Thursday, June 15, 2006
Jun 14, 2006
BALTIMORE - My earliest memory of Moe Drabowsky comes from 1959, when I was first getting into baseball cards. I was trying to collect the Topps set for that year, and Moe was Card No. 407 — he was wearing a Chicago Cubs’ road uniform on a card with a pink border. The back of the card, which listed career highlights, said: “In 1957 he entered the record books by hitting four batsmen in a game and that year had a total of 10 dented hitters.”
Some highlight. But he would come up with some real ones a few years later in an Orioles uniform.
Myron Walter Drabowsky, who died June 10 at the age of 70 following a long battle with multiple myeloma, was part of a small group of European-born big-leaguers who played during my youth. Moe was born in Ozanna, Poland; Washington’s Reno Bertoia in St. Vito Udine, Italy; and journeyman pinch-hitter Elmer Valo in Ribnik, Czechoslovakia. When you’re 8 years old, the idea of someone coming that far to play baseball — from countries where the ball itself was a mystery — seemed pretty exotic.
Drabowsky arrived in the big leagues with the Cubs in 1956. That he would turn up with the Orioles — a contending team — 10 years later was a bit of good fortune, since he had enjoyed a winning record only once — 3-1 with 1960 Cubs. Career-wise, the righthander was a decidedly unimpressive 48-81 when he pulled on the black-and-orange for the first time, a Rule V draftee from St. Louis.
In Baltimore, Drabowsky became a world-class reliever, going 6-0 in 1966 with seven saves and an ERA of 2.81, his best since his rookie year. He also became known as a world-class prankster and the team’s king of the hotfoot. (He once gave one to Commissioner Bowie Kuhn.)
There was never a dull moment with Moe around. Drabowsky got away with his pranks because he produced on the mound. In three seasons with the Birds, Moe went 17-9 with 26 saves in more than 250 innings, averaging nearly a strikeout per inning.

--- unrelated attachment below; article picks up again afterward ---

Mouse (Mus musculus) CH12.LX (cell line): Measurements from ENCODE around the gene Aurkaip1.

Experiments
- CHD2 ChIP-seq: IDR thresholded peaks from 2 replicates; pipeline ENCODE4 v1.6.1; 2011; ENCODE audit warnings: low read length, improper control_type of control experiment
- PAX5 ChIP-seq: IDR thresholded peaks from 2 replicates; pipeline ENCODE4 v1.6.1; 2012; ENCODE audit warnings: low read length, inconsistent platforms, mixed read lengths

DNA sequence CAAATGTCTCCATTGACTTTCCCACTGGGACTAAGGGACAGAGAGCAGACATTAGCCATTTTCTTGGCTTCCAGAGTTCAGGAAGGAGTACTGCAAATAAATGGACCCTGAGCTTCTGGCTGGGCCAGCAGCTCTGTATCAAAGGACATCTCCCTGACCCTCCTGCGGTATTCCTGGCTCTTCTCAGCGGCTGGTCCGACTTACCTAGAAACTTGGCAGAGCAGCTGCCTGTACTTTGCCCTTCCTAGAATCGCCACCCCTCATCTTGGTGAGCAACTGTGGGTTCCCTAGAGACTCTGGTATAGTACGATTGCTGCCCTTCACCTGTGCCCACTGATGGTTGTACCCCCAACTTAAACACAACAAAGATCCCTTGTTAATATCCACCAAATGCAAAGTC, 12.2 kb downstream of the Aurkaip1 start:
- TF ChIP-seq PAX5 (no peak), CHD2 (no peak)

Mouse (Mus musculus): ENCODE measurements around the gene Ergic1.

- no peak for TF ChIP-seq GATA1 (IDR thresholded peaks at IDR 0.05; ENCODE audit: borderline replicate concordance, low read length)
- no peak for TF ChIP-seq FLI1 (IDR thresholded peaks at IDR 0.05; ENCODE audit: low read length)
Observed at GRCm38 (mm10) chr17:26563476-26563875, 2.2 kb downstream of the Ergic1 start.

In the Orioles’ 1966 World Series sweep of the Dodgers, Moe achieved household-name status with his performance in Game 1, by striking out 11 in 6 2/3 innings of relief— still a single-game Series record for relievers. He allowed only a single.
Baseball expanded to Seattle and Kansas City in 1969, and Moe was taken by the Royals in the expansion draft. At 33, he excelled out of the bullpen, going 11-9 with 11 saves for a first-year club. At the trading deadline in 1970, when their bullpen needed a boost, the Orioles sent utility man Bobby Floyd to K.C. to reacquire Moe. And once again, he found himself in a World Series on the winning side, as the Orioles defeated Cincinnati in five games.
Drabowsky ended his playing days with the White Sox in 1972, finishing his 17-year career with a record of 88-105. He had 55 saves and an ERA of 3.71. He later got into coaching, most recently with the Orioles, tutoring minor-leaguers.
Moe turned into a front-line reliever once he arrived in Baltimore, but it’s his reputation as a clubhouse funnyman that will overshadow that for as long as old ballplayers tell stories.
Posted by Editor at 8:51 AM